Gordie Howe, one of the best hockey players ever and namesake of the “Gordie Howe hat trick” (a goal, an assist, and a fight), died today at the age of 88. Howe was a 23-time All-Star and six-time league MVP during his legendary 33-year career. He held the NHL record for goals with 801 until it was broken by Wayne Gretzky, himself a huge fan of Mr. Hockey. Howe played from his teenage years into his 50s, amazingly scoring 41 points at age 51 playing on the Hartford Whalers with two of his sons.
<italics>Mr. Hockey turns 85 on March 31, 2013, yet it has been only 33 years since he last skated in the NHL. To mark the legendary right wing's birthday, SI.com has compiled photos from throughout his 32-year Hall of Fame career.</italics> Here, Howe (center) sits next to Red Wings teammate Red Kelly during a game against the New York Rangers in December 1954. Although just 26, Howe was already in his ninth NHL season. Detroit won its second straight Stanley Cup that season as Howe made his eighth straight All-Star team. In all, he won four Stanley Cups and made 23 NHL All-Star teams during his career.
Howe and the Red Wings battle the Montreal Canadiens in October 1957. He scored 33 goals and 77 points in 64 games that season and won the Hart Memorial Trophy as the NHL's MVP, his fourth of six such honors. His rugged style of play was summed up by the expression "Gordie Howe hat trick" -- when a player has a goal, an assist and a fight in the same game.
Howe poses for a portrait with Red Wings teammate Ted Lindsay in the locker room at Olympia Stadium in Detroit in January 1957. Howe, Lindsay and Sid Abel were known as "The Production Line" and the trio finished first, second an third in scoring during the 1949-50 season.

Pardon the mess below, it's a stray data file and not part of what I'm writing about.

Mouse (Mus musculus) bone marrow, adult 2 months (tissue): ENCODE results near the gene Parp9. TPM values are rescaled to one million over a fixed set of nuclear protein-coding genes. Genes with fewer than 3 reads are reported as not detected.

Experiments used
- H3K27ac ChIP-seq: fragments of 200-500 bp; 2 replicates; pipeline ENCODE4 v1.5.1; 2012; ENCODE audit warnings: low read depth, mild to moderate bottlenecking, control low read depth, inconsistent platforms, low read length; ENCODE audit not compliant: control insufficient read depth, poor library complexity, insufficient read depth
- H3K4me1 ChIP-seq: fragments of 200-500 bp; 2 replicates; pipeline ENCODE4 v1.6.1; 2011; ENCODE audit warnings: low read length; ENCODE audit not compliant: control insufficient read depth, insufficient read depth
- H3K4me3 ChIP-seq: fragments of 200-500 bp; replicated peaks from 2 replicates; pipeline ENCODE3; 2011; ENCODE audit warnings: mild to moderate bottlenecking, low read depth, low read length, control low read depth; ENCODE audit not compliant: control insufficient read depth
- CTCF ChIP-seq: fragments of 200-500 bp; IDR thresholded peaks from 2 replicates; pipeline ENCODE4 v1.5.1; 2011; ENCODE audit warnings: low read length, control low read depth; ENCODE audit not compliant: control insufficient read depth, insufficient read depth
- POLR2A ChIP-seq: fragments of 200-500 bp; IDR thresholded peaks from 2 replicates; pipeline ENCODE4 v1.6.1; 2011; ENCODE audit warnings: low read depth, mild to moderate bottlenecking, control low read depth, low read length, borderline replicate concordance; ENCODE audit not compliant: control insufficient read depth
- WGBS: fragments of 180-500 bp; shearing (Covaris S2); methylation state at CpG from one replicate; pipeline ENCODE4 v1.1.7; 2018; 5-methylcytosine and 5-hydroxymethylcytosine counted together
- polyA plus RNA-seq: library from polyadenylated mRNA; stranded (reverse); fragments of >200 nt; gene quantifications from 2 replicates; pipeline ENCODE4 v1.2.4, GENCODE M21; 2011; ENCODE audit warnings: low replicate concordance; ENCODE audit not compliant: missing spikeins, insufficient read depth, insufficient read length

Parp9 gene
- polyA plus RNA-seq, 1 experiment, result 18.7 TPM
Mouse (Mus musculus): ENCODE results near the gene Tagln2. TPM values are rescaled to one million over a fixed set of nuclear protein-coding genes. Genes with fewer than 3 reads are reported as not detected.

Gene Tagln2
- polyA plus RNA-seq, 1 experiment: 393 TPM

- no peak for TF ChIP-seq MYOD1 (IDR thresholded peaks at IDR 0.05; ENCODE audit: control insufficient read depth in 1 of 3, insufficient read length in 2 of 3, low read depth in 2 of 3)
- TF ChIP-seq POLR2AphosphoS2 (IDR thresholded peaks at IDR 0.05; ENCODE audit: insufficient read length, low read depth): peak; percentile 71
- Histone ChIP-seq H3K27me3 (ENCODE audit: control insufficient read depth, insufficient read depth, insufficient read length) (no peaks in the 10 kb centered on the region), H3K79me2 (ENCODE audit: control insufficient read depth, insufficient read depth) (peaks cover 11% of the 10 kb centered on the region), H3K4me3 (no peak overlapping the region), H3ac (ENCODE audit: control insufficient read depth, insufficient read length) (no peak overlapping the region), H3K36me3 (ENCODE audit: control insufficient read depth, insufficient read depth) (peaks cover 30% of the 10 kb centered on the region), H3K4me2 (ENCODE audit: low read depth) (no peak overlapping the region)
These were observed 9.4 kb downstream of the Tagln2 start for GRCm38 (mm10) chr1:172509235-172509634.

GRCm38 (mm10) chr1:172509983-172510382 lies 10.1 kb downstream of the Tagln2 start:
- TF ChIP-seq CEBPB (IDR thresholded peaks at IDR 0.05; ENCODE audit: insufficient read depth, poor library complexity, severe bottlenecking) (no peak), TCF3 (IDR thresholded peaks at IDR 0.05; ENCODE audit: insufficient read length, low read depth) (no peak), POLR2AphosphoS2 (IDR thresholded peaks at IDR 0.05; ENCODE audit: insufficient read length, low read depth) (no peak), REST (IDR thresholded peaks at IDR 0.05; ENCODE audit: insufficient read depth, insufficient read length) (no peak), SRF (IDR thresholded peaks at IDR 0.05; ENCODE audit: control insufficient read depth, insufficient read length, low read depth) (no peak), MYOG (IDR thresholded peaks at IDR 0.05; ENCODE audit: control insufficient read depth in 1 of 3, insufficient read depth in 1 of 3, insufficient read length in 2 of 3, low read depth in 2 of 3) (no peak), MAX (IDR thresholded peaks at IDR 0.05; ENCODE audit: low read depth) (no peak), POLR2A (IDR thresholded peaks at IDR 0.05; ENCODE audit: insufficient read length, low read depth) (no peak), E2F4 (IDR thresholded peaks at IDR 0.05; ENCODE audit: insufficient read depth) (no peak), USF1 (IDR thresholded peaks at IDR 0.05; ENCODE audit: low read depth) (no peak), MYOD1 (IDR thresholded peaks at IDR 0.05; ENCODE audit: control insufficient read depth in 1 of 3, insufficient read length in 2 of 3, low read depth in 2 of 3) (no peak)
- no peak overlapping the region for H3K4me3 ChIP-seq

Howe and Bill Gadsby talk on the ice during a break in the action of a game against the Canadiens in October 1963. Howe spent 25 seasons with the Red Wings and still holds eight franchise records, including games played (1,687), goals (786) and points (1,809).
After coming out of his two-year retirement in 1973 to join the NHL's new rival -- the World Hockey Association -- Howe watches from the bench as his Houston Aeros play the Alberta Oilers in February 1974. He won the first of his two Avco Cup championships with the Aeros that season, ultimately producing 37 points in 26 postseason games during the two title runs.
Howe tapes his stick before a game against the Vancouver Blazers in February 1974. That season, he won the Gary L. Davidson Trophy as the WHA's Most Valuable Player. The award was renamed the Gordie Howe Trophy a year later.
Mr. Hcckey admires his 50th birthday cake before a game against the Cincinnati Stingers. When he returned the NHL the next year as the league absorbed the Whalers, he became the oldest player in NHL history, and he remains the only person to play in it at age 50 or older.
The How family at home in Connecticut in December 1979. The 51-year-old Gordie was in the midst of his final season of pro hockey. He would later return for one shift with the Detroit Vipers of the International Hockey League in 1997 to become the first player in the sport's history to play professionally in six consecutive decades.
At Mike Modano Arena in Detroit. The 1,071 pucks next to the Hockey Hall of Famer represent the total number of regular and postseason goals he scored during his illustrious career in the NHL and WHA.
Photo: John Sobczak/Sports Illustrated
Rare SI Photos of Gordie Howe
The San Jose Sharks kept their fins above water Thursday night, avoiding elimination with a 4–2 win over the Pittsburgh Penguins in Game 5 of the Stanley Cup finals. Sharks goalie Martin Jones did his best impression of a brick wall, thwarting the Penguins’ aggressive, continual attack and finishing with a franchise playoff record 44 saves. Here are some of his best saves from last night: